Language Development in Children 5-6 Years What To Expect

Language Development in
Children 5-6 Years
What To Expect

Language development in children 5-6 years: At this age it's important to determine if your child has school readiness skills.

Some of these include a basic knowledge of the alphabet, counting, colors, shapes, and general concepts. 

Your child gains emergent literacy skills are gained through many hours of reading together (discussed in further detail below).

These skills are the highest predictor of later school success.

Children also develop phonological awareness skills which include abilities such as rhyming and the awareness of letters and their corresponding sounds.

The better the phonological awareness skills your child has, the better reader and speller they will be. 

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As important as these two skills are, your child also needs to develop imaginative play and social skills.

Some parents focus so much on educational skills that they forget to "let their child be a child."

Children still need to have childhood experiences to develop creativity and imagination.

During grades K-2, your child is learning to read. In 3rd grade and up, your child is reading to learn.

*NOTE: The ages and their corresponding grades are based upon guidelines followed in the United States.

Kindergarten (5-6 Years)

Expressive Language / What the Child Says

  • Uses preposition “above” (6 years, 6 months)

  • Asks factual and inferential questions

  • Uses all Brown’s Morphemes

  • Begins to master exceptions to grammatical rules (5-7 years)

  • Use and understanding of passive sentences begins (5-7 years)


    “The ball was kicked by John.”

    “The pie was made yesterday.”

Receptive Language / What the Child Understands

  • Follows 3 step directions and multi-step unrelated commands

  • Answers more complex "who", "what", "where", “when”, “how” and “why” questions

  • Answers factual and inferential questions

  • Listens to and understands grade level stories that are read aloud to them

  • Understand/follow a simple conversation

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Narrative Development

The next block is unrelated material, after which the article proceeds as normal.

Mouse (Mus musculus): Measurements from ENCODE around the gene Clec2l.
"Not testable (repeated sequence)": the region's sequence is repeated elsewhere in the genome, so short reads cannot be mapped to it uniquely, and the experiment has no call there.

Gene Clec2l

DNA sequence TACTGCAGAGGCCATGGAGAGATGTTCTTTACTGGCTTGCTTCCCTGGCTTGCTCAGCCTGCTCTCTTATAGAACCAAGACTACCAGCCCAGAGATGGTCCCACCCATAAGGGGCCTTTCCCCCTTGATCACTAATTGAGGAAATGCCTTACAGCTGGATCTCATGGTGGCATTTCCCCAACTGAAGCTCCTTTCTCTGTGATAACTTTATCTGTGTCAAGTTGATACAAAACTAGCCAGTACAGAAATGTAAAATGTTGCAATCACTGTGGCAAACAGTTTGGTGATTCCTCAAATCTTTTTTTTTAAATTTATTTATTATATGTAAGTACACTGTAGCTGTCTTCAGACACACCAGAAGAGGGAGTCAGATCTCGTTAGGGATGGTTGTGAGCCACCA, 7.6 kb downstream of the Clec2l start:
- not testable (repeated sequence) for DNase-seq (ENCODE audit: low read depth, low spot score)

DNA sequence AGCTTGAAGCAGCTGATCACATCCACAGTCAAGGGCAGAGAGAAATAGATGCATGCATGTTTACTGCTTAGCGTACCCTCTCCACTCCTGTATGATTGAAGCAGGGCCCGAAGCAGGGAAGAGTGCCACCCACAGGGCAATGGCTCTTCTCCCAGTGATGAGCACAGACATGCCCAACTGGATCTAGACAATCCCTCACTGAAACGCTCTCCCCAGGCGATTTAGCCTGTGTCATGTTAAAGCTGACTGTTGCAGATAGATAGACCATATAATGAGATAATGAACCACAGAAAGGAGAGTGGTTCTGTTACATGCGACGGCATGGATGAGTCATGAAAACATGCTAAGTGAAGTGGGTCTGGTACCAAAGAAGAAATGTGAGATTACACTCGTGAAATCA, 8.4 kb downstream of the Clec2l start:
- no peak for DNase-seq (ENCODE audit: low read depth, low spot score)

• Complete Episode / True Narrative (6 years)

  • Narratives have a theme, character, plot, logically sequenced, temporally ordered, initiating even, action, consequences, emotion, and resolution

  • Contain at least 5 story grammar elements (example: setting, characters)

Phonological Awareness (5-7 years)

  • Rhyming solidifies. They know the onset (the beginning sound that changes) and the rime (the last part of the word that rhymes)


    “park” and “bark” rhyme (“p” and “b” are the onsets, “ark” is the rime)

    “witty” and “kitty” rhyme (“w” and “k” are the onsets, “itty” is the rime)

  • Alliteration solidifies. They can identify words beginning with the same letter.


    "Mommy made magic marshmallows"

    "Daring daddy dove deep"

  • Segmentation, blending, and manipulating of words and syllables solidifies


    Put the words "butter" and "fly" together and you get..."butterfly"

    take "room" off of "bedroom" and you get... "bed"

    change "cat" to a new word by putting "p" in the front and it becomes..."pat"

    take the "t" off the end of "cat" and you have..."ca"

    put "s" on the end of "cat" and you have... "cats"

  • Letter sounds and written letters/symbols that go with them solidifies (grapheme/phoneme correspondence)


    They know "S" is the name of the letter, it makes the "ssssss" sound, and it looks like this... S.

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Speech therapy books for targeting multiple goals


  • Understands reading is left to right, top to bottom, front to back
  • Understands spoken words have speech sounds in them
  • Recognizes words by sight (about 25 words)
  • “Reads” a few picture books from memory
  • Imitates reading by looking at pictures

  • Knows alphabet and numbers


  • Prints his/her own first and last name
  • Draws a picture that tells a story, labels and writes about a picture
  • Write upper and lower case letters legibly


  • Starts and maintains conversations

  • Uses many types of expression to express needs, wants, and ask questions or give information

  • Hints requests that do not mention the intention in the request (“those smell good!”)

  • Ability to address specific requests for clarification increases (when others say they don’t understand, the child is better at changing his/her words and explaining better what he/she meant)

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